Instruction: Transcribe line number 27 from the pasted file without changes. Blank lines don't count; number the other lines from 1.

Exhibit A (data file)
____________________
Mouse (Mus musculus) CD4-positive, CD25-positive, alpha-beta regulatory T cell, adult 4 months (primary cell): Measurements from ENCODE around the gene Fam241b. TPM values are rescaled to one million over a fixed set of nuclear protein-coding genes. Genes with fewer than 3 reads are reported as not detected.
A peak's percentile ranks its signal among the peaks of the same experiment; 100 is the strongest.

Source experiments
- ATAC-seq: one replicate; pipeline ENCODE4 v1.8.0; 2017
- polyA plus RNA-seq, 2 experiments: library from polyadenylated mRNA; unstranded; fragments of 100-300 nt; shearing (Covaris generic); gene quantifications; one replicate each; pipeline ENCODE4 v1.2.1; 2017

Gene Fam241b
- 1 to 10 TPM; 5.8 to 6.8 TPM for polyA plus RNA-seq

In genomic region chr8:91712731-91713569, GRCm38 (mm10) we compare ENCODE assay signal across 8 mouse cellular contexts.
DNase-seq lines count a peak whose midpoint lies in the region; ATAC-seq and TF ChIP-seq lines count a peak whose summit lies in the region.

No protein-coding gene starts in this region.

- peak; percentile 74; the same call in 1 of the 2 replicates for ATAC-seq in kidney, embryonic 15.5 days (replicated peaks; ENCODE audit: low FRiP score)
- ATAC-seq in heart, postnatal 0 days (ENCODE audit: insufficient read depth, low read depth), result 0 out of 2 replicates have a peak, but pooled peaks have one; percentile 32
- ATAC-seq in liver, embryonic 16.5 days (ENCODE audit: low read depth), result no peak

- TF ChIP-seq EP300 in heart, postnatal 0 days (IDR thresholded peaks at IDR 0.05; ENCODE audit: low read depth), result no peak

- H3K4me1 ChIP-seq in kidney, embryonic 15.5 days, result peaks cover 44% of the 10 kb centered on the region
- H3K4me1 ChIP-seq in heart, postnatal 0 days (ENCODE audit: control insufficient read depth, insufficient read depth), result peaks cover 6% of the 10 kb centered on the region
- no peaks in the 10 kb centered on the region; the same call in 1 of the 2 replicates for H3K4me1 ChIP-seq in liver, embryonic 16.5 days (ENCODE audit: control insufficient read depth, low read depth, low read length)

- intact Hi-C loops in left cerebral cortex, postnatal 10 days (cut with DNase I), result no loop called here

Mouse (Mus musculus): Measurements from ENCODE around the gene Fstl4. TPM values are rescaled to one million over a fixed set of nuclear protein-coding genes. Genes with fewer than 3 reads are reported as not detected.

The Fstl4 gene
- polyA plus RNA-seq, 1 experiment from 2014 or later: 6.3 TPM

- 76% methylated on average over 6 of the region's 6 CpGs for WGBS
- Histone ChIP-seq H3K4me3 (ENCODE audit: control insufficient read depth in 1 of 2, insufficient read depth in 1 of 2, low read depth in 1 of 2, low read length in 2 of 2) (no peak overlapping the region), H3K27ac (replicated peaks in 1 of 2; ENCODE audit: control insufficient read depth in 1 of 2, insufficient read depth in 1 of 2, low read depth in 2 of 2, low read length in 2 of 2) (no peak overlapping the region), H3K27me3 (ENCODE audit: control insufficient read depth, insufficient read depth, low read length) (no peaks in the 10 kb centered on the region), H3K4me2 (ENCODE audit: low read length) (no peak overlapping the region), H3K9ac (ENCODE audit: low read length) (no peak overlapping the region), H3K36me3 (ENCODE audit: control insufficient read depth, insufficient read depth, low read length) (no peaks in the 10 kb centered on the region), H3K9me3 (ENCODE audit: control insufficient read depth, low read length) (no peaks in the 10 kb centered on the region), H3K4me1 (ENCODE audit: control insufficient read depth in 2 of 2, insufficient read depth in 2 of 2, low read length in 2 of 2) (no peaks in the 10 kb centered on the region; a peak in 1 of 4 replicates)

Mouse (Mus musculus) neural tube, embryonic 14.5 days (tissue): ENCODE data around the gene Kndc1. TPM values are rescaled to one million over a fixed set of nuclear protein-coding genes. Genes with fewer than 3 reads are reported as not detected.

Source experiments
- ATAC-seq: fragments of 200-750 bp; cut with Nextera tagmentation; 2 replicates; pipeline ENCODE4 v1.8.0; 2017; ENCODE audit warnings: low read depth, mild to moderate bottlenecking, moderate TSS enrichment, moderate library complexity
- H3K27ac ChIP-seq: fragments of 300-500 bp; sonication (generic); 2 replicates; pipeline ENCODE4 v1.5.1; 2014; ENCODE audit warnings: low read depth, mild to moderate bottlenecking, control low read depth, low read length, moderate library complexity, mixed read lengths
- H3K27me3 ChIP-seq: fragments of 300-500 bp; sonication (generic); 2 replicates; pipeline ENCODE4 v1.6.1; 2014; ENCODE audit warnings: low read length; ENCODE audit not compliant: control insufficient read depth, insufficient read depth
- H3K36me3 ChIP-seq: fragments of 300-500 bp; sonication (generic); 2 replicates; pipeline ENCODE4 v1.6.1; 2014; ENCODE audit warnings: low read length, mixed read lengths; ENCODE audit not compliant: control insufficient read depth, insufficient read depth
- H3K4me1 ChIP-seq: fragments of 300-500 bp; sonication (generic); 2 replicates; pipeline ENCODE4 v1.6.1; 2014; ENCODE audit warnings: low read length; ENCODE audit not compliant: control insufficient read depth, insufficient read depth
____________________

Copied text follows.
- H3K27ac ChIP-seq: fragments of 300-500 bp; sonication (generic); 2 replicates; pipeline ENCODE4 v1.5.1; 2014; ENCODE audit warnings: low read depth, mild to moderate bottlenecking, control low read depth, low read length, moderate library complexity, mixed read lengths